12. 12.  Three conditions crisis worker must demonstrate to facilitate client growth: • Empathy • Genuineness • Acceptance ©2013, Brooks/Cole Cengage Learning
  13. 13.  Five vital techniques: • Attending • Verbally communicating empathic understanding • Reflecting feelings • Non-verbally communicating empathic understanding • Using silence to communicate empathic understanding Must differentiate empathy from sympathy and distancing. ©2013, Brooks/Cole Cengage Learning
  14. 14.  Essential components: • Be role free • Be spontaneous • Be non-defensive • Be consistent • Be a sharer of self ©2013, Brooks/Cole Cengage Learning
  15. 15.  Complete acceptance of the client • Surpasses the client’s personal qualities, beliefs, problems, situations, situations, or crises. • Crisis worker is able to prize the client even when they are speaking or behaving in a way that is contradictory to the crisis worker’s personal values and beliefs. ©2013, Brooks/Cole Cengage Learning
  16. 16.  Thecrisis worker’s level of involvement is on a continuum ranging from: • Directive → Collaborative → Nondirective Appropriatenessof crisis worker’s level of involvement depends on the client’s degree of mobility. • Crisis worker attempts to move from directive to non-directive from the initiating crisis event (client is immobile) to resolution (client is mobile). ©2013, Brooks/Cole Cengage Learning
  17. 17.  An “I” approach to crisis intervention. Necessary when the client is immobile and can not cope with the crisis situation. Crisis worker is responsible for defining the problem, exploring alternatives, developing a plan, and guiding the client to follow the plan. Crisis worker takes temporary control and responsibility for the situation. Triage score in the high teens or twenties. ©2013, Brooks/Cole Cengage Learning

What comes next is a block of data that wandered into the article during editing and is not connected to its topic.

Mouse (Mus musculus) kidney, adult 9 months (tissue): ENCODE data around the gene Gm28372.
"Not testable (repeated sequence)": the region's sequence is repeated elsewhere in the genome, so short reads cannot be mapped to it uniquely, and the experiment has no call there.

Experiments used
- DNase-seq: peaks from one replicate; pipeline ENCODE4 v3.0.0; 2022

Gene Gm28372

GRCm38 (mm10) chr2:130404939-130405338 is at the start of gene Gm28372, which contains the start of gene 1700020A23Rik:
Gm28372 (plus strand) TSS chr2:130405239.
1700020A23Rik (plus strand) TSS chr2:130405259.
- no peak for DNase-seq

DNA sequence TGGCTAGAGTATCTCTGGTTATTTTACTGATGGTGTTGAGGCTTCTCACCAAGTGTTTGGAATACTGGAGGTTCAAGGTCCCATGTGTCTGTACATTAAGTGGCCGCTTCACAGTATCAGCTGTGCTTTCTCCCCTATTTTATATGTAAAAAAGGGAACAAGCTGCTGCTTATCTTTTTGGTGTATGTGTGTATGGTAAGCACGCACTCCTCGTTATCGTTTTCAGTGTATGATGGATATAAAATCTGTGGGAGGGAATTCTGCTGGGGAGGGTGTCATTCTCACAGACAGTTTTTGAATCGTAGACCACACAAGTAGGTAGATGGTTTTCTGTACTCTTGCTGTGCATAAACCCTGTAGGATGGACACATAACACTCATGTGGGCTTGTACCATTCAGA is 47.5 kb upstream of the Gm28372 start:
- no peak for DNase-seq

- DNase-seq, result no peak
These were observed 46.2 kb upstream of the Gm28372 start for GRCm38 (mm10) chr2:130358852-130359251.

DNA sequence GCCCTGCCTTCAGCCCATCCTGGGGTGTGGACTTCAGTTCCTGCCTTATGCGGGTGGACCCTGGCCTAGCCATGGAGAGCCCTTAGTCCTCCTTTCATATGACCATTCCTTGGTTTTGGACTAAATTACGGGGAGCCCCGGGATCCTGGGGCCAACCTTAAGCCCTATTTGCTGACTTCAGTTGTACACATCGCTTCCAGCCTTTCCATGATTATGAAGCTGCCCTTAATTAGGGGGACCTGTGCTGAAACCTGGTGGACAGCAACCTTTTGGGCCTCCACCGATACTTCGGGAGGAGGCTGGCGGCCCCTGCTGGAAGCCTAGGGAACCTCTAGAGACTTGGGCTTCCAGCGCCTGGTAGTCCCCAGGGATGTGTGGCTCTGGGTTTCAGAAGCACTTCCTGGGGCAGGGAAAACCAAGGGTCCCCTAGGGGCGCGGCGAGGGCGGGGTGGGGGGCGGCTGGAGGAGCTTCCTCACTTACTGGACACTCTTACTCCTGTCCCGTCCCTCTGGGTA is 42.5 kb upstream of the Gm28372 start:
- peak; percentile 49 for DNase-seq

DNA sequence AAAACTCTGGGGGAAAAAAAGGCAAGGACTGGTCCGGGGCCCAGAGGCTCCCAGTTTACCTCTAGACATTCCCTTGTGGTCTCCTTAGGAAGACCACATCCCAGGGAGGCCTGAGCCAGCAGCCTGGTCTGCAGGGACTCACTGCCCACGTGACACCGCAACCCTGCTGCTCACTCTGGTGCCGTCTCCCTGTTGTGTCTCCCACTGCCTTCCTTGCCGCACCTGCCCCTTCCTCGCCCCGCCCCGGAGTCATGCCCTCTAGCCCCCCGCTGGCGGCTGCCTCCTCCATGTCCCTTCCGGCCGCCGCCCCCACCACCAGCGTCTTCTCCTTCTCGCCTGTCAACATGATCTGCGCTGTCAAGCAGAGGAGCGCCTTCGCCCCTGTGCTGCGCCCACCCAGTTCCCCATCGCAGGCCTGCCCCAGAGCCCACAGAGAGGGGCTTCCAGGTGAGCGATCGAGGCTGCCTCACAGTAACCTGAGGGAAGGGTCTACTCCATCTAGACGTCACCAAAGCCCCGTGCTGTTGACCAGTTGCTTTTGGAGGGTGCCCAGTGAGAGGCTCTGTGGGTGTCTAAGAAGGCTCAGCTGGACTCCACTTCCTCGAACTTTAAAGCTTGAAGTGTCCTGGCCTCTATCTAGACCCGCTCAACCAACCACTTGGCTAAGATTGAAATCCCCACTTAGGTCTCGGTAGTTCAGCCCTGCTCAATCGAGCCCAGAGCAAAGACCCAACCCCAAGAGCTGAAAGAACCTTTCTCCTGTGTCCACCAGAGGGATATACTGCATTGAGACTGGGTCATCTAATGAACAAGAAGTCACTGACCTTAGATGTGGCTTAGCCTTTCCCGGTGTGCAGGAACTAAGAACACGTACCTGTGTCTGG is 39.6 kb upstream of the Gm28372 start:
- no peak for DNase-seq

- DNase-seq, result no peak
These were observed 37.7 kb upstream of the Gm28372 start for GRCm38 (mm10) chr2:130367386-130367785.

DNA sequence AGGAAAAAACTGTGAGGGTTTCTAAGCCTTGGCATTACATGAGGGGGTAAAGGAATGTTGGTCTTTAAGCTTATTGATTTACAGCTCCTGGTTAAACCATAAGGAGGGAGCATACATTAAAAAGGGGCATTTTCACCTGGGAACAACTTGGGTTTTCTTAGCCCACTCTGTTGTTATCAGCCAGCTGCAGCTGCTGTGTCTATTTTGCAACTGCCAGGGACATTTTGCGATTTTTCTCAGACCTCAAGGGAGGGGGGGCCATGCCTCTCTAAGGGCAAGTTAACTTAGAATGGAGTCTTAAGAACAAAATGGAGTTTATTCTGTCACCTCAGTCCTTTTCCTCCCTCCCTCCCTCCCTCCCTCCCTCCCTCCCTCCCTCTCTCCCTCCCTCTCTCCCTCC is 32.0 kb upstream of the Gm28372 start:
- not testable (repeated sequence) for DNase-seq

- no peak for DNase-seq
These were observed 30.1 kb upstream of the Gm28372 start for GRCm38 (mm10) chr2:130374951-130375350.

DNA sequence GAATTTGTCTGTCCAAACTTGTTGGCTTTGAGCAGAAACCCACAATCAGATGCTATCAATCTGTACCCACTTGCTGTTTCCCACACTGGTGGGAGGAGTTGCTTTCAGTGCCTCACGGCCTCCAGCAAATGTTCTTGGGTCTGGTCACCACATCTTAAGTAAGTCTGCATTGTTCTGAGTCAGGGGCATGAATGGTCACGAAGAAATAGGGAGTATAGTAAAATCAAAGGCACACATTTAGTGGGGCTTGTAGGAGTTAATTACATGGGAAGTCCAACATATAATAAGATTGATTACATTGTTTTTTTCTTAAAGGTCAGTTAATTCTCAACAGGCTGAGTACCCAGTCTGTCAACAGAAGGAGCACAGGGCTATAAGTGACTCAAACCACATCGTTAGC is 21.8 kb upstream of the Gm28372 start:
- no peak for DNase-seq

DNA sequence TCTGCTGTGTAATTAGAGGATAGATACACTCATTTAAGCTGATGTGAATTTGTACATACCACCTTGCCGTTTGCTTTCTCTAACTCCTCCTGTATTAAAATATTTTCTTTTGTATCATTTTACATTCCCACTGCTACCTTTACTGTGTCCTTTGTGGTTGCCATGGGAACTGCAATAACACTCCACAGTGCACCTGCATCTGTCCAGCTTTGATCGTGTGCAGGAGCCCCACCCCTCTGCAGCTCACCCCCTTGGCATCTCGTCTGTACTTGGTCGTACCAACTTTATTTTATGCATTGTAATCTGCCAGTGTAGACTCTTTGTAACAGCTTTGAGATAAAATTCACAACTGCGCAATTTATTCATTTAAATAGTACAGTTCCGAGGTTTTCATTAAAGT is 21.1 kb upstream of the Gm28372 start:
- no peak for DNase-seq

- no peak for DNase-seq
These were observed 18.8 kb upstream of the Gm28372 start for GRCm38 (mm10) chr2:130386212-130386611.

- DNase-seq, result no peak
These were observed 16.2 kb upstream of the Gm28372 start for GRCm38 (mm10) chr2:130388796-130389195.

18. 18.  A “we” approach to crisis intervention. The crisis worker is in partnership with the client to assess the problem, explore alternatives, implement a plan, and commit to the plan. Crisis worker serves as a temporary catalyst, consultant, and facilitator. Triage score in the high single digits to middle teens. ©2013, Brooks/Cole Cengage Learning
  19. 19.  A “you” approach to crisis intervention. Desired when the client is able to initiate and follow through with their own action plan. • Client owns the problem, coping mechanisms, plan, action, commitment, and outcomes. Goal is to give the client as much control as possible. Crisis worker serves as a support person who listens, encourages, and reflects. Triage score in the low to mid single digits. ©2013, Brooks/Cole Cengage Learning
  20. 20.  Needs immediate hospitalization due to chemical use or organic dysfunction. Suffering from severe depression. Experiencing a psychotic episode. Suffering from severe shock, bereavement, or loss. Suffering from severe anxiety. Experiencing delusion for any reason. Is a current danger to self or others. ©2013, Brooks/Cole Cengage Learning
  21. 21.  Recognize individual differences • Each crisis situation and client is unique. Assess yourself • Consistently examine own values, emotional status, limitations, and readiness. Show regard for client safety • Seek consultation if necessary. Provide client support • Demonstrate unconditional positive regard for the client. Define the problem clearly • Focus on one specific problem from the client’s point of view. Consider alternatives • Be creative and when possible use alternatives generated by the client. ©2013, Brooks/Cole Cengage Learning
  22. 22.  Plan action steps • Short-term plans will allow the client to increase their mobility. Use the client’s coping strengths • Do not ignore the client’s strengths and coping skills. Use referral resources • Have an up-to-date and easily accessible list of names, telephone numbers, addresses, and contact people for referral. Develop and use networks • Each individual in a network is a referral source; it is the personal relationship that makes it a network. Get a commitment • Have the client verbally summarize the action plan and their commitment to it. • Commitment may need to be written and signed if lethality is a factor. ©2013, Brooks/Cole Cengage Learning